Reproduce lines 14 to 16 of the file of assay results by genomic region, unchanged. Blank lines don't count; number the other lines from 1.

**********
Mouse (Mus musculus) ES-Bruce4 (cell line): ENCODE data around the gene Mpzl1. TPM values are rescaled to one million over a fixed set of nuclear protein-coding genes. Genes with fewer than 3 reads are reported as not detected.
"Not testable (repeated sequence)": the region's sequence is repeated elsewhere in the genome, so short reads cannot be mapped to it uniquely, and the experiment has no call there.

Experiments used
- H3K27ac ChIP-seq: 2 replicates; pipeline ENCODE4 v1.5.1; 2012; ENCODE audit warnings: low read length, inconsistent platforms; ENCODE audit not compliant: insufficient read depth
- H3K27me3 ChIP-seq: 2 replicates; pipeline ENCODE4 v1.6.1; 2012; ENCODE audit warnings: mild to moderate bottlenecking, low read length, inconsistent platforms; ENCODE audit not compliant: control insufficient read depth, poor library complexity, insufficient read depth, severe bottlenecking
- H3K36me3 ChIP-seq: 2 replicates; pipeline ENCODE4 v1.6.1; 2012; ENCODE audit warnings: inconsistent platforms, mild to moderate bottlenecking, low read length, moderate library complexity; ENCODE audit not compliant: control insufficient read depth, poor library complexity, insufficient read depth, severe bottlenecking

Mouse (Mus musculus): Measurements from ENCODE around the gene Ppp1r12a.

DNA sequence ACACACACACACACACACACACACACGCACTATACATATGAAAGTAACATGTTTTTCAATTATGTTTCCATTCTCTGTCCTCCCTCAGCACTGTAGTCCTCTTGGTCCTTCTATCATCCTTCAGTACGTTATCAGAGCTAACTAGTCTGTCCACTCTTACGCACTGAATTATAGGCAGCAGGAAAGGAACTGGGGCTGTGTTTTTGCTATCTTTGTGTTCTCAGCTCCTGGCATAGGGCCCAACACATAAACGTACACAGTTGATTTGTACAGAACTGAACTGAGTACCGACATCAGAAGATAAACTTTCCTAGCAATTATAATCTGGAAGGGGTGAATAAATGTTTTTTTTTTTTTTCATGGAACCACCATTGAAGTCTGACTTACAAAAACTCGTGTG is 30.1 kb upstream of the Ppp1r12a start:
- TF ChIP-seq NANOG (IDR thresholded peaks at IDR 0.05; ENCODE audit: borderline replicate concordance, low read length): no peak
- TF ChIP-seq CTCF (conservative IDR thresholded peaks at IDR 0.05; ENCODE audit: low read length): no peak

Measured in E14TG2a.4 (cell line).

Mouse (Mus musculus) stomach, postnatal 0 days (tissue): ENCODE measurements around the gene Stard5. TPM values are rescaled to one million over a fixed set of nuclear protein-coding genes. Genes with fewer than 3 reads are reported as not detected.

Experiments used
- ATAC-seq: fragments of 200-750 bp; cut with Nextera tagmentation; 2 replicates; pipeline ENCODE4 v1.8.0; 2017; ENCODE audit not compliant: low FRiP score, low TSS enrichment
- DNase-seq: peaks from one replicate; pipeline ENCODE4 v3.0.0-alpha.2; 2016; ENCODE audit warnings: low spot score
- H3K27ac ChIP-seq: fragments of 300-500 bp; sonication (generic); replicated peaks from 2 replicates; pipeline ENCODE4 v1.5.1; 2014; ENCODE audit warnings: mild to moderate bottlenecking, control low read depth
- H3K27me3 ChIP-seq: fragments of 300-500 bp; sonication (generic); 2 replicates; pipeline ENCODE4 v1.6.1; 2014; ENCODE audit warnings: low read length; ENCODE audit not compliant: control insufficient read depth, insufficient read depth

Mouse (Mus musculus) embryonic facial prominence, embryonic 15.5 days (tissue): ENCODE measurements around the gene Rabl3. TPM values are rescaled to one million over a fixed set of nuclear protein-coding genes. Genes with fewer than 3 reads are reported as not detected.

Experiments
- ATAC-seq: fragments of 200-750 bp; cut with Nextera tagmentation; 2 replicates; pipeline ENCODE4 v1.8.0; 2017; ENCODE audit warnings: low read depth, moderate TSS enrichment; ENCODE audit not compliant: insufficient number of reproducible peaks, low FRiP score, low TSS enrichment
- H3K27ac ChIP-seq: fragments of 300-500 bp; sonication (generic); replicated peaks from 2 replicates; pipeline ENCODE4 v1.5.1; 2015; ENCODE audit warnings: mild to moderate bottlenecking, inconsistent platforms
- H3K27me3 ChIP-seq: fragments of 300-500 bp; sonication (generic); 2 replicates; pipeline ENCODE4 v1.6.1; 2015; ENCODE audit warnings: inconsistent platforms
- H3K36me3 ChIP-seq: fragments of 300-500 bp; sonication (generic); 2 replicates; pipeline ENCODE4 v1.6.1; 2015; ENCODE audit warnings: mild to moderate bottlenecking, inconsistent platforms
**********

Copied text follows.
- ATAC-seq: fragments of 200-750 bp; cut with Nextera tagmentation; 2 replicates; pipeline ENCODE4 v1.8.0; 2017; ENCODE audit not compliant: low FRiP score, low TSS enrichment
- DNase-seq: peaks from one replicate; pipeline ENCODE4 v3.0.0-alpha.2; 2016; ENCODE audit warnings: low spot score
- H3K27ac ChIP-seq: fragments of 300-500 bp; sonication (generic); replicated peaks from 2 replicates; pipeline ENCODE4 v1.5.1; 2014; ENCODE audit warnings: mild to moderate bottlenecking, control low read depth